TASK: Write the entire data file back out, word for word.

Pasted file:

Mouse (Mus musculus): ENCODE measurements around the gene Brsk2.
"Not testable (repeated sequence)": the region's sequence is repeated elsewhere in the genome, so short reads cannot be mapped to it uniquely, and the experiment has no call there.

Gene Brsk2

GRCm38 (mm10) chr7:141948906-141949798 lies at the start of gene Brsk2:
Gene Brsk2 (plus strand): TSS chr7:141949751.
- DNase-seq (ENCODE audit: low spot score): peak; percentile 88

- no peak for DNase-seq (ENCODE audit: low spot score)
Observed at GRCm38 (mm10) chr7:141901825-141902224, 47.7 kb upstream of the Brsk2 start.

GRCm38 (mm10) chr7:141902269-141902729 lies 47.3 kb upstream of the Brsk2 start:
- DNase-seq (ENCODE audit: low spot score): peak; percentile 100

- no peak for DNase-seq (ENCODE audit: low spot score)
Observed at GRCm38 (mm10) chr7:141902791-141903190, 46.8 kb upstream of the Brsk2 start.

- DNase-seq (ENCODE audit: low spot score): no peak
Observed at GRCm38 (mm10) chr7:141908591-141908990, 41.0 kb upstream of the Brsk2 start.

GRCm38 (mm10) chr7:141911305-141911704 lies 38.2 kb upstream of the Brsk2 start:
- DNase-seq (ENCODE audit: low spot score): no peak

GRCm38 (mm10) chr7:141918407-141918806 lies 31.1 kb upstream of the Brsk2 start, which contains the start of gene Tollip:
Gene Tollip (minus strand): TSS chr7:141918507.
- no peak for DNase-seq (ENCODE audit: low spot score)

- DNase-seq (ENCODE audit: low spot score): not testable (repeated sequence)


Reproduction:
Mouse (Mus musculus): ENCODE measurements around the gene Brsk2.
"Not testable (repeated sequence)": the region's sequence is repeated elsewhere in the genome, so short reads cannot be mapped to it uniquely, and the experiment has no call there.

Gene Brsk2

GRCm38 (mm10) chr7:141948906-141949798 lies at the start of gene Brsk2:
Gene Brsk2 (plus strand): TSS chr7:141949751.
- DNase-seq (ENCODE audit: low spot score): peak; percentile 88

- no peak for DNase-seq (ENCODE audit: low spot score)
Observed at GRCm38 (mm10) chr7:141901825-141902224, 47.7 kb upstream of the Brsk2 start.

GRCm38 (mm10) chr7:141902269-141902729 lies 47.3 kb upstream of the Brsk2 start:
- DNase-seq (ENCODE audit: low spot score): peak; percentile 100

- no peak for DNase-seq (ENCODE audit: low spot score)
Observed at GRCm38 (mm10) chr7:141902791-141903190, 46.8 kb upstream of the Brsk2 start.

- DNase-seq (ENCODE audit: low spot score): no peak
Observed at GRCm38 (mm10) chr7:141908591-141908990, 41.0 kb upstream of the Brsk2 start.

GRCm38 (mm10) chr7:141911305-141911704 lies 38.2 kb upstream of the Brsk2 start:
- DNase-seq (ENCODE audit: low spot score): no peak

GRCm38 (mm10) chr7:141918407-141918806 lies 31.1 kb upstream of the Brsk2 start, which contains the start of gene Tollip:
Gene Tollip (minus strand): TSS chr7:141918507.
- no peak for DNase-seq (ENCODE audit: low spot score)

- DNase-seq (ENCODE audit: low spot score): not testable (repeated sequence)